Ahh, to be in balmy Northern Ireland

I could never understand all those friends and acquaintances, over the years, who would come back from golf trips to Ireland or Scotland, saying, “man, you wouldn’t BELIEVE the conditions we played in… rain, wind, cold… there were times when I thought I’d get BLOWN OVER, and my ball was blown off the tee several times.”

Frankly, it all sounded pretty far-fetched to me, and profoundly exaggerated.  Mind you, I had never been to either country, so I nodded politely at the narrative, shook my head at the gross injustice of it all, and reconsidered my envy at their having gone on the buddy trips that I had had to miss for whatever legitimate reason.

Eventually, in 2011, I found no impediment on my schedule to prevent me from joining a group of stalwart old pals on a golf trek to northern Wales and the Southport coast, home most famously to the fabulous Royal Birkdale.  Remembering the tales of Nordic heroics past by this gang, I packed accordingly: toque, gloves, rain gloves, rain pants, rain hat, rain jacket, rain undies, wind block for the lips, and a wee dram of fortifying scotch for the lower extremities.

Mountains of Mourne, Newcastle, Northern Ireland

Never used any of it.  Every day was sunny, warm, and the wind was nothing but a source of pleasant cool when the temperature threatened to be unnecessarily comfortable.  Now I truly doubted the tales of proud defiance of the elements that I’d had to endure from the lads prior to.

Then, in July 2015, I managed to latch onto a trip to Scotland with a dozen adventurous old boys from Devil’s Pulpit.  We enjoyed two weeks of daily golf, starting at Prestwick in the southwest, and putting out in Carnoustie in the lower northeast.  To a man, THEY all had tales of golf blizzards previously withstood, so I was glad again that I had packed the Arctic wardrobe.

But again, 14 days of sun, calm, and moderate told me that there was a fabrication conspiracy going on here, and it was directed only at one person: me.  This is when I coined the term “fake news”, which I later gave to Donald Trump to great effect.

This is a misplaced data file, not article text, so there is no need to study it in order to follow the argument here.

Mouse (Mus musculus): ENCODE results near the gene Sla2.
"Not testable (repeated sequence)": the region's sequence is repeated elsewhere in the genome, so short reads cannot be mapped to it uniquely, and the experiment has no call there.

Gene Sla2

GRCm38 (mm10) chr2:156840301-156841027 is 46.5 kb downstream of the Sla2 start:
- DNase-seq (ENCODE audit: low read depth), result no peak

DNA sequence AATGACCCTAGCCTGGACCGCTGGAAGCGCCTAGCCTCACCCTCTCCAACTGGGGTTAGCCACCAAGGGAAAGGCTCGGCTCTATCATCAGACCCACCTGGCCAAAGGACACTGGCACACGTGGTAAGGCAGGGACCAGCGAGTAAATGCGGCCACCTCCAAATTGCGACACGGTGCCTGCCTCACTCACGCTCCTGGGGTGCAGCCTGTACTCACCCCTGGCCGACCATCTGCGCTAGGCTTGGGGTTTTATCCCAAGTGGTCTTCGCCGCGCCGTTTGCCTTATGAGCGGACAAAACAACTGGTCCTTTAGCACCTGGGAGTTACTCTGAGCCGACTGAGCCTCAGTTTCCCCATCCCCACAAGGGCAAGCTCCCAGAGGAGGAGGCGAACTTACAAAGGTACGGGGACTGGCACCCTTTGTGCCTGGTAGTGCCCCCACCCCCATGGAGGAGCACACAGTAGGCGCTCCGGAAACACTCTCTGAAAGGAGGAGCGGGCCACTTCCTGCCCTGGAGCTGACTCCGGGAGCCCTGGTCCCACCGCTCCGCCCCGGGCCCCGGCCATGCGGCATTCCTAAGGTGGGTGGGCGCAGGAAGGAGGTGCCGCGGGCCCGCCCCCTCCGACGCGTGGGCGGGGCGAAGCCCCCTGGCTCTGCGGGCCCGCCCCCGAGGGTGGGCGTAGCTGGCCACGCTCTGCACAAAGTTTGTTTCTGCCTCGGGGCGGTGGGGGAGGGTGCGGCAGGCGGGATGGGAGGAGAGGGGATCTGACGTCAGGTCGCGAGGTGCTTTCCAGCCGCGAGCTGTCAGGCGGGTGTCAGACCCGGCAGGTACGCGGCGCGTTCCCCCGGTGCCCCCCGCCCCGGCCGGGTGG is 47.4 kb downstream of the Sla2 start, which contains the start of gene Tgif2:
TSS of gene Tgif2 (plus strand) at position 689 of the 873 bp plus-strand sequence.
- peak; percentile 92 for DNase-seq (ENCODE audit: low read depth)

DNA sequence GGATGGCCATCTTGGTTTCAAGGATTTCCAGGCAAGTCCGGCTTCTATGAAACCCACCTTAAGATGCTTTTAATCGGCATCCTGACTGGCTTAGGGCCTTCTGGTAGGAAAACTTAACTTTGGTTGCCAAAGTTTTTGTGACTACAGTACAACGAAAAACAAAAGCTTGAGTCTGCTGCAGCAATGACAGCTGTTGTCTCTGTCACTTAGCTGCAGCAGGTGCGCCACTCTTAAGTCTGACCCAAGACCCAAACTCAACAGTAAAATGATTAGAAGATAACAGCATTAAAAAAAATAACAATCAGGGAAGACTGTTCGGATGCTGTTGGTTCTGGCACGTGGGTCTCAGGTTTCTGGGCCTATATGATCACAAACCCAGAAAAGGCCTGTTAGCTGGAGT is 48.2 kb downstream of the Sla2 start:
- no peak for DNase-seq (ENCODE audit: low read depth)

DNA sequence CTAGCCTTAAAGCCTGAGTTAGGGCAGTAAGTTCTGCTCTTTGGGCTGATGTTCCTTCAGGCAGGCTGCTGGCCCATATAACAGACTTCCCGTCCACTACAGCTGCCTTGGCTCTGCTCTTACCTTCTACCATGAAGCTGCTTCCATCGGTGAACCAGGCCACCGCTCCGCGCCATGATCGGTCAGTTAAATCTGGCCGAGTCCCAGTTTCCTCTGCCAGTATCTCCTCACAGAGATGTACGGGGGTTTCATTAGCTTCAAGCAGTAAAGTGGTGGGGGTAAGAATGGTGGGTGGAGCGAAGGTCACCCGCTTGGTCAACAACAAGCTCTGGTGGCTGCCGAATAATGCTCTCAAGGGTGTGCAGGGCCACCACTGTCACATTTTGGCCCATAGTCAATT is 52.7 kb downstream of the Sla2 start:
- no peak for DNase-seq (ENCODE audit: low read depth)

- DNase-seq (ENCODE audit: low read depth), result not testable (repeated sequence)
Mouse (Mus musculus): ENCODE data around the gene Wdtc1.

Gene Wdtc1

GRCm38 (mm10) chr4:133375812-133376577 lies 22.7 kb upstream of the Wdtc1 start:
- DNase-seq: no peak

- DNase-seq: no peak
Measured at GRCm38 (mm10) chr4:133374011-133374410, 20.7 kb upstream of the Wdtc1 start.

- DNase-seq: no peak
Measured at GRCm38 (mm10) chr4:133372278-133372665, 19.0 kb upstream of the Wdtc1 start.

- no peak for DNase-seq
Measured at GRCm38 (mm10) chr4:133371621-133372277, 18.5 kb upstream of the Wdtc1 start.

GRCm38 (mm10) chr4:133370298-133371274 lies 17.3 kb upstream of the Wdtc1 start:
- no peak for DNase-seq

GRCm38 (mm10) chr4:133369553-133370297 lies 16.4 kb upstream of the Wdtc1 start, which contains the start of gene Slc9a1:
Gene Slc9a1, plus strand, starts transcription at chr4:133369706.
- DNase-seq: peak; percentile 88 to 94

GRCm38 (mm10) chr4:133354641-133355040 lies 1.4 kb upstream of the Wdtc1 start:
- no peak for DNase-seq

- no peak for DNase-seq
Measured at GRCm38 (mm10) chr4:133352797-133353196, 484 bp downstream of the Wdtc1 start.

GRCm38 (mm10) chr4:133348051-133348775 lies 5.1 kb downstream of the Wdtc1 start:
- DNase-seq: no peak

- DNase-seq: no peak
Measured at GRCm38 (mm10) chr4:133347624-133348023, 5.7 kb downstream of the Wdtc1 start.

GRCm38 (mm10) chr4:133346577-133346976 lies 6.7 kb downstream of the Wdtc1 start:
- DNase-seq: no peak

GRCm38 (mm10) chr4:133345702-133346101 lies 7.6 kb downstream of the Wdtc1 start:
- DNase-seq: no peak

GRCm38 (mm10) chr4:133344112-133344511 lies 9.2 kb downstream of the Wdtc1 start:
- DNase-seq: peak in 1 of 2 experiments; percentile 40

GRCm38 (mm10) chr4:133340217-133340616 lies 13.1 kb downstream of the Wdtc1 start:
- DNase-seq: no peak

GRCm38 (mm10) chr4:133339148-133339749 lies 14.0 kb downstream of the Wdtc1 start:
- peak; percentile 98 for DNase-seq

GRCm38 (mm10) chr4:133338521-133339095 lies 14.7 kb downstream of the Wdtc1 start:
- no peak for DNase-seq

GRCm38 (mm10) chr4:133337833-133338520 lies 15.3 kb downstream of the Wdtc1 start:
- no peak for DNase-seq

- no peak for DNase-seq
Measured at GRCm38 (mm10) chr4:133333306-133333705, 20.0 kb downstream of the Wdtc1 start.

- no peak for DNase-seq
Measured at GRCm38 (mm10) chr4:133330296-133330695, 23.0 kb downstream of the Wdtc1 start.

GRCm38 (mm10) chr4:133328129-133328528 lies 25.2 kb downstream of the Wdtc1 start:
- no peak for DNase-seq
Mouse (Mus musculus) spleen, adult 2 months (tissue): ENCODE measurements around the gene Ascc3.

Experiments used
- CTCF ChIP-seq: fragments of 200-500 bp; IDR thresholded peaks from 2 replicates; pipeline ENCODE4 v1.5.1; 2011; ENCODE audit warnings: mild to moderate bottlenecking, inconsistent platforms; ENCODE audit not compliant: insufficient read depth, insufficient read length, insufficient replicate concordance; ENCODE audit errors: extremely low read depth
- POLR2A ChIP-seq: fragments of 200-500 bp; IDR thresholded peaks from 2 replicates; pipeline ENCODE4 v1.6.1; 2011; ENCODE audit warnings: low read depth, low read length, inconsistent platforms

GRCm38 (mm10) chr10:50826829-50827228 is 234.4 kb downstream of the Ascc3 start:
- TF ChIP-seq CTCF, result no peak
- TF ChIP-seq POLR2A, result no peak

So fast forward to last week, when I giddily boarded a jet bound for Dublin, and a short but magical schedule of golf in Northern Ireland.

I was to join a group of four American golf journalists, and three Canadian golf journalists, under the leadership of local Irishman Billy Scott, from the Tourist Board.  (Billy should properly be celebrated as Ireland’s most hysterically funny source of questionable Irish history.  In his relaying, Saint Patrick was the inventor of almost everything sacred in the world today, from milk chocolate to golf itself.)

Anyway, mindful of the myths of bad weather I’d been subjected to, I packed “lite”.  A waterproof jacket, yes.  But no other defense against wind, or rain, or cold other than sweaters which were really more fashion statements than climatic devices.

Big mistake.

Standing on the first tee of the championship course at Royal County Down Golf Club would normally have been a dream come true for me.  RCD is considered the finest golf course in the world outside the United States by Golf Digest, one of the ten Number One golf publications in the world.  Most of the other Number One golf publications rank RCD in the top three in the world, U.S. included.

Royal County Down

But no first tee dream I’ve ever had took place with rain coming in at a zero degree angle, blown by 40mph wind, and a temperature only defined as sub-Arctic.  And this was not at the crack o’ dawn.  It was slightly before lunchtime, and the forecast for the rest of the day was an optimistic “more of the same”.

And here is your intrepid reporter, having so insouciantly not packed for the conditions, standing in khakis already rain-soaked from the putting green, wearing a 25-year-old model Export ‘A’ Skins Game-logo’d rain jacket, jaunty sun visor (my trademark look) which blocked the rain in my face only if I looked straight down at my shoes, and wondering if my travel insurance covered both frost-bite and pneumonia.  Hitting a friggin’ golf ball was the last thing on my mind.